Ok, I figured as much.

Kinda bummed out that most likely, the ath9k work won't make it into mlwifi driver that will help the 1200AC. I thought long and hard about getting the R7800 before my entire fiasco with the 1900/1200. I should have gone with the 7800, but I got a little scared by the WIFI driver stability I kept reading about, and the price difference between $75 USD and ~$190USD for the R7800. I should have just gotten the 7800. Oh well, maybe in a couple of years I'll have more options.

Thanks again for all the help!

try " tc qdisc add/replace dev wlan$ root cake unlimited besteffort " from the command prompt and if you like the results add it rc.local or create a hotplug script.

I know this was ancient history, but since mindwolf dug it up :wink: you can set DSCP tagging rules in your firewall and then the WMM queues should be engaged. If you have low latency traffic just make sure it gets tagged with DSCP CS6 as it transits the router towards your LAN, and it will go into the voice queue. CS5 will go into the video queue, and CS1 will go into the bulk queue.

There's really no need to keep latency low for all traffic, only for latency sensitive traffic. For example multi-hour torrent streams could experience minutes of stalling and no one would really notice.

Old threads can provide new education :man_technologist:

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PLease also note that the diffferent WMM classes have different access probabilities and different payload size restrictions, so VO and VI will probably get air time sooner, but at the cost of reduced throughput. And since wifi is a shared medium they will sort of jump in front of all traffic on all radios/APs that can receive them. With an unfortunate traffic pattern, lots of VO packets can starve the other classes for air-time and since VO does no meaningful aggregation, the effective bandwidth even for VO will be relatively low.
Tl;dr: the effect of the 4 wifi priority classes and their mixed use on latency and throughput is less pedictable than one would like. Case in point for some time cerowrt did away with the 4 classes (by forcing DSCP 0 on all packets IIRC) and still VoIP worked reasonably well. The current air-time fairness patches in ath9k and ath10k? might also help on getting better VoIP quality over WIFI even without the use of WMM priority classes.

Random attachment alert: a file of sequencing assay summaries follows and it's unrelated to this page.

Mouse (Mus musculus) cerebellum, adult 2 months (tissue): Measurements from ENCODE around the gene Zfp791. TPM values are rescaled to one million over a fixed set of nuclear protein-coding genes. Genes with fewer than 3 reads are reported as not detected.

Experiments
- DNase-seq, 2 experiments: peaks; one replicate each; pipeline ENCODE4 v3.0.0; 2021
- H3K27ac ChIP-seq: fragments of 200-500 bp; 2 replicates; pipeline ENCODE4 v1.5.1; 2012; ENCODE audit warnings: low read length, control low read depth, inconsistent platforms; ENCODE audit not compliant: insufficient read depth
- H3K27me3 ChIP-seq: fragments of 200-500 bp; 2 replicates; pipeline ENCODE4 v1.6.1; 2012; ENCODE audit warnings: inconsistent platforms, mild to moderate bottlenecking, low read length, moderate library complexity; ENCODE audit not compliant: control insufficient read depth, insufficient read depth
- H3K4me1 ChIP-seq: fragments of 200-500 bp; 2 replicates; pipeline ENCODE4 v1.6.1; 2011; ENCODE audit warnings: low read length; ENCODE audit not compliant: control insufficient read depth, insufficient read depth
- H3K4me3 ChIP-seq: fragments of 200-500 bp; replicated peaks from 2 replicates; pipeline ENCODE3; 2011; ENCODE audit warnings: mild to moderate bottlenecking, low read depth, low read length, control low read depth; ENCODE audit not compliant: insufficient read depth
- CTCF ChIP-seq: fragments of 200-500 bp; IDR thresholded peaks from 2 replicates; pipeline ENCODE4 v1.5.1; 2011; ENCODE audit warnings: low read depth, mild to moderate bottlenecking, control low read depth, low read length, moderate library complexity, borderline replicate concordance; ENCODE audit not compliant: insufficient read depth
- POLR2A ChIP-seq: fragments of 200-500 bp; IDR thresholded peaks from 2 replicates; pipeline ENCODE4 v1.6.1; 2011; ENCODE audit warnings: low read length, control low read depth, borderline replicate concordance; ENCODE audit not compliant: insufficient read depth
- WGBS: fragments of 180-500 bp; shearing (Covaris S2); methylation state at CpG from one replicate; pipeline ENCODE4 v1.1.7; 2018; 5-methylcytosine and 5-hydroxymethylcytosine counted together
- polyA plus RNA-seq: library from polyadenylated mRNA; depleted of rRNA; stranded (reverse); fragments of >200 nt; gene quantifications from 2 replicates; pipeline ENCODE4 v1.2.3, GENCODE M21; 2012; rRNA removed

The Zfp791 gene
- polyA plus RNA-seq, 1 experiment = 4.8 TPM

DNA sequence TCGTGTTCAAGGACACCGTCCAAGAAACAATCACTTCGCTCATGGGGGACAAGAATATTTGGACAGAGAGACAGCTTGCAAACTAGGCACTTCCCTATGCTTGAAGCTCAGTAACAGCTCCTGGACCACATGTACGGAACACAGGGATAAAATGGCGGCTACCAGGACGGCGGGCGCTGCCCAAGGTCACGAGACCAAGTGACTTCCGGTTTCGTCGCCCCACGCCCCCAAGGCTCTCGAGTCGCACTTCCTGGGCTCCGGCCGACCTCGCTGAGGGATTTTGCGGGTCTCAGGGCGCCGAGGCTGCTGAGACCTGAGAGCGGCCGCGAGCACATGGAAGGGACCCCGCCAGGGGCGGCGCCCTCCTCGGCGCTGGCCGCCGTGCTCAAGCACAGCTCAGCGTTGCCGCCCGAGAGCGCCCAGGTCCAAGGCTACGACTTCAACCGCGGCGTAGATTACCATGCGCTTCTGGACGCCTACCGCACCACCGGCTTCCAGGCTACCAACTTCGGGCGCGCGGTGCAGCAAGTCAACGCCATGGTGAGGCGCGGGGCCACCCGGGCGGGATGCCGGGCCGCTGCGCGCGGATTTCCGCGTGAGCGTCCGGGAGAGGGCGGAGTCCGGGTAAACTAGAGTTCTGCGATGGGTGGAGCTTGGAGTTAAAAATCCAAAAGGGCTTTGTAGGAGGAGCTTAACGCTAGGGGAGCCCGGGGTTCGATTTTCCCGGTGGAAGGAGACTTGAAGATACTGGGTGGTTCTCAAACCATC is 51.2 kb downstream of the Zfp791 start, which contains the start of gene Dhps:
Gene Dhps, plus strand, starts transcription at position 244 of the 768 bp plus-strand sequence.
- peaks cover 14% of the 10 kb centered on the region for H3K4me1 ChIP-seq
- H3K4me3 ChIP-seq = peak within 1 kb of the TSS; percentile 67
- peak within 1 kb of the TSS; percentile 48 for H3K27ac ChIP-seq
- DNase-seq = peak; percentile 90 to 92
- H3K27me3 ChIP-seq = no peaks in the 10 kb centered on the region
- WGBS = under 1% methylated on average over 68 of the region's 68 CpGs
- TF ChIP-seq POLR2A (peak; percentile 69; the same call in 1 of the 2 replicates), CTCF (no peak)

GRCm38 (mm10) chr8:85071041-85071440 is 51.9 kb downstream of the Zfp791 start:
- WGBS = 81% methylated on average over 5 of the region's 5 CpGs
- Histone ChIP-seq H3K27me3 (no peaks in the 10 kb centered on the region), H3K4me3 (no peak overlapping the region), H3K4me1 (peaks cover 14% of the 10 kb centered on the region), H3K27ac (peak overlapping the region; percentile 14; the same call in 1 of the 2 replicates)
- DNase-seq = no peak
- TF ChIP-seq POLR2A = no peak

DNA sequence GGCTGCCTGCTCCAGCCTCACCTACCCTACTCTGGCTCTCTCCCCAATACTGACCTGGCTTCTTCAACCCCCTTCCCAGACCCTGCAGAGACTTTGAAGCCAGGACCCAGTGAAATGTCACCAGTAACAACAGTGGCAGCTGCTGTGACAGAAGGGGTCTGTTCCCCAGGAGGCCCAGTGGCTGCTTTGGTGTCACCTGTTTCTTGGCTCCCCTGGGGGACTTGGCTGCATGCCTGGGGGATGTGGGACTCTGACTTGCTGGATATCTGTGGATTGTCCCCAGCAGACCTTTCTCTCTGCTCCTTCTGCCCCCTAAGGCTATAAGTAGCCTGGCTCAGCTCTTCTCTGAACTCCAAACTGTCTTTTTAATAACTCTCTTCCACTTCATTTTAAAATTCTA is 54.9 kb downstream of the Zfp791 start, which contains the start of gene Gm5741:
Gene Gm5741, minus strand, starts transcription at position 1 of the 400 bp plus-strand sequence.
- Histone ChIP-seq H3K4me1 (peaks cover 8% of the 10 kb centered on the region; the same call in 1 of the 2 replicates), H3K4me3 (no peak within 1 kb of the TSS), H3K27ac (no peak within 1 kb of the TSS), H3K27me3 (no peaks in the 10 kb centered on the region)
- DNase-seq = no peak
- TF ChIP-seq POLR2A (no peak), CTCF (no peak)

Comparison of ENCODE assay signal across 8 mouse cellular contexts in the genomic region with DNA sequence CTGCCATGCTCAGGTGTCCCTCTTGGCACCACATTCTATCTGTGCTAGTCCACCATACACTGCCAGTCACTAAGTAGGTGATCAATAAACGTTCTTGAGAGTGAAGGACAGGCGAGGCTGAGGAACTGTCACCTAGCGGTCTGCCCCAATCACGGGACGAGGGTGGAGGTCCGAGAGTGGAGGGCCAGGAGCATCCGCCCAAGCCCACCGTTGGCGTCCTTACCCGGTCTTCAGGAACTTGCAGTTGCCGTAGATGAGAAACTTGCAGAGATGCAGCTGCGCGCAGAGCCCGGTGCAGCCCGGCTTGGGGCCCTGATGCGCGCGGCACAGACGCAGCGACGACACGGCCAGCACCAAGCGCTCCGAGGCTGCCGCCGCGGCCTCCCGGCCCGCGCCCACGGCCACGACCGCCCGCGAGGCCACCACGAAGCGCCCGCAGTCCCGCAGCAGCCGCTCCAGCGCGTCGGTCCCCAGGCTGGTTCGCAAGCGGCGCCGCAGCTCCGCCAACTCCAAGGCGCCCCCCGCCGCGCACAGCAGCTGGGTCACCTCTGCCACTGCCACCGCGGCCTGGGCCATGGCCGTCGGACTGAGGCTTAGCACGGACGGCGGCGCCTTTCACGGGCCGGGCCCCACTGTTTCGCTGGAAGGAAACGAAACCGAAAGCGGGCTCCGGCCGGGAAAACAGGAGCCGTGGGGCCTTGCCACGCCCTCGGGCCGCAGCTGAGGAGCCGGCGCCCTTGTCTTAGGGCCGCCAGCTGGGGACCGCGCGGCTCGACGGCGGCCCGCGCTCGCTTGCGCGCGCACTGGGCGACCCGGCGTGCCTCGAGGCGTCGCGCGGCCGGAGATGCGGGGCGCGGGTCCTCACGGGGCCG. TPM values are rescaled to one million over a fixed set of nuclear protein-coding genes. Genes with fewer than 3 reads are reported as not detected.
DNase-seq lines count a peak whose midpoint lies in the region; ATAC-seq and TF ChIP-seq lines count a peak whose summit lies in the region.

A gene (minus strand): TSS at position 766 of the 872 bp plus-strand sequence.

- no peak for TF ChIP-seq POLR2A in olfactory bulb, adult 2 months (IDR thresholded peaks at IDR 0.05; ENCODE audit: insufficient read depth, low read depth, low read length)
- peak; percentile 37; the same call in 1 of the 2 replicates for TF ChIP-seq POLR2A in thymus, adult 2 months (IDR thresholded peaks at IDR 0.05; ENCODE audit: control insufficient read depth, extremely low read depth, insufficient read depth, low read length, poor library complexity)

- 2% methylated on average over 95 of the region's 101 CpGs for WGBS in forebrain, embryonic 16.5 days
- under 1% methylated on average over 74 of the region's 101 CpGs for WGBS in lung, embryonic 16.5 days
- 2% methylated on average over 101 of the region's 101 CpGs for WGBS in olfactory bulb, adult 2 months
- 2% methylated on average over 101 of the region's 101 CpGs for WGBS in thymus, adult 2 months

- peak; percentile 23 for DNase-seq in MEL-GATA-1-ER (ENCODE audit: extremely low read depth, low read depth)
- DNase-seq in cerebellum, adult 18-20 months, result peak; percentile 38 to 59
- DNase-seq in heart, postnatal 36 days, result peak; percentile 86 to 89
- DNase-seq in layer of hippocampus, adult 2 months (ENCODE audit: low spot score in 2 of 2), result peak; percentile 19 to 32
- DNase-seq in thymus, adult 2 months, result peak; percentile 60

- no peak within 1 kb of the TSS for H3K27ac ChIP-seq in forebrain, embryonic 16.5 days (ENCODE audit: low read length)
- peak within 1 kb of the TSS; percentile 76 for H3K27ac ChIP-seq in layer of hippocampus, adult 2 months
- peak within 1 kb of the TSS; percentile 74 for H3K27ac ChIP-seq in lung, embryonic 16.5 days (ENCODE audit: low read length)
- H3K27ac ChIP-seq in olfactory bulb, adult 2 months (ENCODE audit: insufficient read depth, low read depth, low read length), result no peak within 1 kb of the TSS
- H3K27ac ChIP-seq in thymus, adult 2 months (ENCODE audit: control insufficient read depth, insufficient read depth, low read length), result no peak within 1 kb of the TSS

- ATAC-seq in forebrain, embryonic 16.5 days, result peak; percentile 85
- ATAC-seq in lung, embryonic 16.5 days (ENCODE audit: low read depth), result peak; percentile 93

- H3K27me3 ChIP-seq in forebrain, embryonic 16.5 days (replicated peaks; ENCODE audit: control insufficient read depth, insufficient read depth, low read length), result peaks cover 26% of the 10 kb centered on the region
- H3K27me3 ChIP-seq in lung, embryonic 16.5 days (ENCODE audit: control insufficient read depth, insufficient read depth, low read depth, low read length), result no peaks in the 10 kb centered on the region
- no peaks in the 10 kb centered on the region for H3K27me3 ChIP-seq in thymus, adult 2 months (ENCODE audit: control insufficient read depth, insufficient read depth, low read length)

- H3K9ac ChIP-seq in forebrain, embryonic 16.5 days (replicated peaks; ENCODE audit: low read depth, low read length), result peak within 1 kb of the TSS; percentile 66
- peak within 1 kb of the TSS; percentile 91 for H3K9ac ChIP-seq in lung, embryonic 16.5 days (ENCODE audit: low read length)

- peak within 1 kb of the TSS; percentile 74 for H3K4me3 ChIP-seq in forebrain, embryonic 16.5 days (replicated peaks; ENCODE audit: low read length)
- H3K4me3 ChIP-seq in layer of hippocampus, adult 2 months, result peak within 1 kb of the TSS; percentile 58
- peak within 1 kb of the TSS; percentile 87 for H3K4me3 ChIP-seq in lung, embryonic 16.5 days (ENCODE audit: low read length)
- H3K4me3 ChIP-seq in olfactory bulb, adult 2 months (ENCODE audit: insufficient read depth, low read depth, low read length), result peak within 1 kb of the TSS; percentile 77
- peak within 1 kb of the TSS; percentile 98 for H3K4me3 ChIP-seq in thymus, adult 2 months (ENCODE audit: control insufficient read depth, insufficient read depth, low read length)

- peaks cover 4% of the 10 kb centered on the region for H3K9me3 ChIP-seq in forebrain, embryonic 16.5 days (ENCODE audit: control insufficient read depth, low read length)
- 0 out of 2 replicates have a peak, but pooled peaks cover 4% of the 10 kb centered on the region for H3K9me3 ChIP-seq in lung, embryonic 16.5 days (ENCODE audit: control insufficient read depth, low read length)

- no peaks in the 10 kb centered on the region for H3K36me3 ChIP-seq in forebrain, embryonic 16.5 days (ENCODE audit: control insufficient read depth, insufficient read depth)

It seems to me that the VO queue works quite well for VoIP type traffic. It's a good idea to manage the dscp in router so that only low bandwidth traffic similar to VoIP uses VO, so that starvation can't occur. VI I'm less sure of but I use it on the output of my proxy when downloading YouTube or Netflix for the first 20MB and it generally means zero waiting during streaming. After the first 20mb a conntrack rule remarks to CS1 and the remaining traffic goes into a low priority queue since streaming has typically tens of seconds of buffers.

The results seem to work well so I think the wmm queues work as intended for their purpose. I imagine they might fall apart for traffic patterns different from the intended.

Haha, the issue I see is that they are a cooperative best effort kind of thing that might work in a friendly environment, but considering one's RF-suround as anything but hostile seems a bit optimistic.

I am not sure, I believe with DASH nowadays the streaming applications buffer and quality control relies heavily on latency and bandwidth, so a few VO users in your RF environment might be sufficient to noticeably degrade dash -type applications like youtube and netflix, but it is a long time since I tried this, so maybe all I was running into was a sub-optimal implementation instead of a somewhat temperamental technology... :wink:

Seems to work for me, but I'm not in a terribly hostile environment like a hundred unit apt building with one wifi per unit.... I suspect streams tend to set their quality based on the initial characteristics and have some resistance to changing quality midstream. The high priority for first few tens of mb seems to get me a stable high quality buffer setting which doesn't suffer once it is retagged cs1 later.

In any case I don't have tons of stalling, even in the bulk queue it probably has only 100ms delays typically. I've seen unmanaged public WiFi with 5000 ms bufferbloat and I'd not recommend this type of strategy with those sorts of conditions :joy: